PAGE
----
One of the beauties of “Museo” is its rambling nature. It might not fit into any traditional classification, but it is a wondrous work of art, from frame one to finish.

Logan Lucky

22 Aug

It’s only been four years, but feels much longer, since director Steven Soderbergh last treated filmgoing audiences to one of his quirky, deconstructive gems. Granted, “Side Effects” (2013) was something of a disappointment, but the director’s HBO biopic of flamboyant performer Liberace that same year generated plenty of heat, as did his previous feature, “Magic Mike” (2012). Soderbergh, an against-the-grain filmmaker, has always been one to toss the dice, be it his casting of a martial arts expert or a porn star in character-driven lead roles (“Haywire” and “The Girlfriend Experience”) or being one of the first to deliver a film simultaneously into theaters and on-demand (“Bubble” in 2005). For his latest, the American auteur taps into the skin of some of his more commercial fare – “Ocean’s Eleven” and “Out of Sight” – while farming fresh territory.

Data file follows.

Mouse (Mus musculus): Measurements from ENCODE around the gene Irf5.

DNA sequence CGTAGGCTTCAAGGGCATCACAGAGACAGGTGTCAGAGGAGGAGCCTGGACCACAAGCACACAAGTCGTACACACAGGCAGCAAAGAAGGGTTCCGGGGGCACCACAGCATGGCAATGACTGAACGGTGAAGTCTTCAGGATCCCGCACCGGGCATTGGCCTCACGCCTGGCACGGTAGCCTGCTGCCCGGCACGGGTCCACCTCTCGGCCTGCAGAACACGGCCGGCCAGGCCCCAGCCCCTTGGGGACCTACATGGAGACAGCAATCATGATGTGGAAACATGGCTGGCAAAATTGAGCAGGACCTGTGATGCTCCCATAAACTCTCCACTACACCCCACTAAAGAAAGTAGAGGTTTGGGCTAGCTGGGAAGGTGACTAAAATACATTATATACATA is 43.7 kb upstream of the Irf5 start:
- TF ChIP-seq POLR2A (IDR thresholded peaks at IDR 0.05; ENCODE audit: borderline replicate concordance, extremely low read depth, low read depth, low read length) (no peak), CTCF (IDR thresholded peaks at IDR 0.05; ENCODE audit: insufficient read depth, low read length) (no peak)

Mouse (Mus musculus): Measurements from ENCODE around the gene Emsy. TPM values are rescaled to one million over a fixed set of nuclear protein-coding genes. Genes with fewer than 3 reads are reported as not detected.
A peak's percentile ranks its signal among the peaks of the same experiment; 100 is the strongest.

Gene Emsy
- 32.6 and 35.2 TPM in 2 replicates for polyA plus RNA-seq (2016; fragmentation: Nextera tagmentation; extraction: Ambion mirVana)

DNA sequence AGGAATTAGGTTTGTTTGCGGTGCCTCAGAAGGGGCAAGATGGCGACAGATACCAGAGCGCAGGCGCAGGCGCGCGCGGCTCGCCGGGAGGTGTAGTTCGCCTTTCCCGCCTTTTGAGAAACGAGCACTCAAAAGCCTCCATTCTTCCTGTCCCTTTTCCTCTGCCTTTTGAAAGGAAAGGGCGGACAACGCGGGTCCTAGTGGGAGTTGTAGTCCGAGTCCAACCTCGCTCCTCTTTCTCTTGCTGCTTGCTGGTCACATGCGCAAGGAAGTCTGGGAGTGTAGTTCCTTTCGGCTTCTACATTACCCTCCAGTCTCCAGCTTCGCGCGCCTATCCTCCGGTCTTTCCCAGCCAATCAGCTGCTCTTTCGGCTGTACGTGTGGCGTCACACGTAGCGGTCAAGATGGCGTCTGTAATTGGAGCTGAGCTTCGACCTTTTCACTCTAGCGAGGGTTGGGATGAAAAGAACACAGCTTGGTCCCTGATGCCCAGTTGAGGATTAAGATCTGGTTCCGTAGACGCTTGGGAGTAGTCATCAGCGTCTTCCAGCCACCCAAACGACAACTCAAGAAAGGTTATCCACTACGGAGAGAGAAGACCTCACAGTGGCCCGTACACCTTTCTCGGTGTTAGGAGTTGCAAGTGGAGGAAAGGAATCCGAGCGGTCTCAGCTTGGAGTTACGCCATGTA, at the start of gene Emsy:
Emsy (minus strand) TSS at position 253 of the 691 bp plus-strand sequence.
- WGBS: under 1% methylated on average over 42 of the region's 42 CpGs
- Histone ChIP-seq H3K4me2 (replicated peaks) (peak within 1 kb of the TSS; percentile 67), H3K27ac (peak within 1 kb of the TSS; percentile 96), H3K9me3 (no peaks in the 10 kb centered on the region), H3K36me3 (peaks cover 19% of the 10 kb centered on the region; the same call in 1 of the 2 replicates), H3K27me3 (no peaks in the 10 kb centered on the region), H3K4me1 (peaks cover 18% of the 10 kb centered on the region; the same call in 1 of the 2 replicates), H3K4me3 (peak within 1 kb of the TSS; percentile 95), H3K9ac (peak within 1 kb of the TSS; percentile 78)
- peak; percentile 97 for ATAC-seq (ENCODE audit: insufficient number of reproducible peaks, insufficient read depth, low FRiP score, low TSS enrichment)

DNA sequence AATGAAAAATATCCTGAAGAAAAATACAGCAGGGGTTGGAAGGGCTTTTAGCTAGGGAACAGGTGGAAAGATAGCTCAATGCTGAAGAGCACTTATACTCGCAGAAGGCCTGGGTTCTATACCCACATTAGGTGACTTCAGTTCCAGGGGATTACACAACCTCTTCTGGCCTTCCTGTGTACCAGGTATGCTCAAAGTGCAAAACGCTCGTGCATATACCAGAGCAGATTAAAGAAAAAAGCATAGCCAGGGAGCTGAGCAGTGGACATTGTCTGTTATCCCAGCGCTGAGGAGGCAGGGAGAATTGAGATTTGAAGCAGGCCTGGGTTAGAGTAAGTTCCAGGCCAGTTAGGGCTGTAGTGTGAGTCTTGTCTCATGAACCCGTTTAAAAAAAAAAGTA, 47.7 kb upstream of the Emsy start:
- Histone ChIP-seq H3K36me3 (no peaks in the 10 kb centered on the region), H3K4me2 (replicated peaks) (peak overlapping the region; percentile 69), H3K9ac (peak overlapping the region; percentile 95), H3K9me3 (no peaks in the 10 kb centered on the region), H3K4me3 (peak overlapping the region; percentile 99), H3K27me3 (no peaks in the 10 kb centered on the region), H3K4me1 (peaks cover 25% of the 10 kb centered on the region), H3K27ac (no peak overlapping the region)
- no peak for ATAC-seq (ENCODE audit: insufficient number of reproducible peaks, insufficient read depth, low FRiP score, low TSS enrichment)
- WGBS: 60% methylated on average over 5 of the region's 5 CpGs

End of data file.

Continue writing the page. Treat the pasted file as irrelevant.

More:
So it’s no surprise “Logan Lucky” is a heist caper – though not nearly as hip as the “Ocean” films. It’s set at a massive Nascar speedway in North Carolina, with the bulk of its protagonists down-on-their-luck West Virginians. Glitz and glamour are scarce, but arrive in the form of Riley Keough (so wickedly good in “American Honey” and adding to her stock here) as one of the Logan clan in on a plot to drain the speedway’s vault, and Katie Holmes as the ex-wife who’s traded up in social class and occupies a sprawling McMansion. At the center looms lovable Jimmy Logan (Channing Tatum, who’s been in several of Soderbergh’s more recent projects, including the Mike in “Magic Mike”) a golden-armed QB who never made good his promise to play at the collegiate or professional level because of a bum knee; as a result he toils as a second-string laborer, and a prideful one at that, refusing financial help from the ex who’s constantly offering to buy him a cellphone so they can better coordinate handoffs of their beauty pageant-obsessed daughter. Continue reading